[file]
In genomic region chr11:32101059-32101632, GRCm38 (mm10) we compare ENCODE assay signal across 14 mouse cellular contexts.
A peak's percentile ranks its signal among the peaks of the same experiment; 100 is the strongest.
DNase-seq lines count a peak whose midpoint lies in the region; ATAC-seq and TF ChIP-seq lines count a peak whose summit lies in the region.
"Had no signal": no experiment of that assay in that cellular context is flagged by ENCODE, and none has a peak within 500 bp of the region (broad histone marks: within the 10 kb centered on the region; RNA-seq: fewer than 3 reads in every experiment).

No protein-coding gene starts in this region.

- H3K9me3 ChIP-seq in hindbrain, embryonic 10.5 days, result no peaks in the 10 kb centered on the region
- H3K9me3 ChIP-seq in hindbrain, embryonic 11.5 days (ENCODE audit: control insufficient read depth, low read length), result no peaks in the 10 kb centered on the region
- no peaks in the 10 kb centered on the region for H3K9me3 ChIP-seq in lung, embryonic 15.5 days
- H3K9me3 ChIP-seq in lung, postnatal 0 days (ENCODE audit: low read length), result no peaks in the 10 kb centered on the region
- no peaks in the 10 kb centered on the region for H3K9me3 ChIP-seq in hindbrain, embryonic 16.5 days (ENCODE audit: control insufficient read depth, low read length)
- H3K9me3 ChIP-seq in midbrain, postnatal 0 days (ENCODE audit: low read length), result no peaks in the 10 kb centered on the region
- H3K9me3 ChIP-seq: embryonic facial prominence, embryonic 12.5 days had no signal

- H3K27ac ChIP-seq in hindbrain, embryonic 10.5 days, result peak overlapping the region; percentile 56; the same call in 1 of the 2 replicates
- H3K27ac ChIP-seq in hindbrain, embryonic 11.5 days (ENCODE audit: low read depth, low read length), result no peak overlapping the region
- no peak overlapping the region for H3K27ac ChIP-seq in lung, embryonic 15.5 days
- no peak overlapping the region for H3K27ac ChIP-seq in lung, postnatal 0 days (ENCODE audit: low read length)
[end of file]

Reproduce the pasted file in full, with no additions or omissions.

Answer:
In genomic region chr11:32101059-32101632, GRCm38 (mm10) we compare ENCODE assay signal across 14 mouse cellular contexts.
A peak's percentile ranks its signal among the peaks of the same experiment; 100 is the strongest.
DNase-seq lines count a peak whose midpoint lies in the region; ATAC-seq and TF ChIP-seq lines count a peak whose summit lies in the region.
"Had no signal": no experiment of that assay in that cellular context is flagged by ENCODE, and none has a peak within 500 bp of the region (broad histone marks: within the 10 kb centered on the region; RNA-seq: fewer than 3 reads in every experiment).

No protein-coding gene starts in this region.

- H3K9me3 ChIP-seq in hindbrain, embryonic 10.5 days, result no peaks in the 10 kb centered on the region
- H3K9me3 ChIP-seq in hindbrain, embryonic 11.5 days (ENCODE audit: control insufficient read depth, low read length), result no peaks in the 10 kb centered on the region
- no peaks in the 10 kb centered on the region for H3K9me3 ChIP-seq in lung, embryonic 15.5 days
- H3K9me3 ChIP-seq in lung, postnatal 0 days (ENCODE audit: low read length), result no peaks in the 10 kb centered on the region
- no peaks in the 10 kb centered on the region for H3K9me3 ChIP-seq in hindbrain, embryonic 16.5 days (ENCODE audit: control insufficient read depth, low read length)
- H3K9me3 ChIP-seq in midbrain, postnatal 0 days (ENCODE audit: low read length), result no peaks in the 10 kb centered on the region
- H3K9me3 ChIP-seq: embryonic facial prominence, embryonic 12.5 days had no signal

- H3K27ac ChIP-seq in hindbrain, embryonic 10.5 days, result peak overlapping the region; percentile 56; the same call in 1 of the 2 replicates
- H3K27ac ChIP-seq in hindbrain, embryonic 11.5 days (ENCODE audit: low read depth, low read length), result no peak overlapping the region
- no peak overlapping the region for H3K27ac ChIP-seq in lung, embryonic 15.5 days
- no peak overlapping the region for H3K27ac ChIP-seq in lung, postnatal 0 days (ENCODE audit: low read length)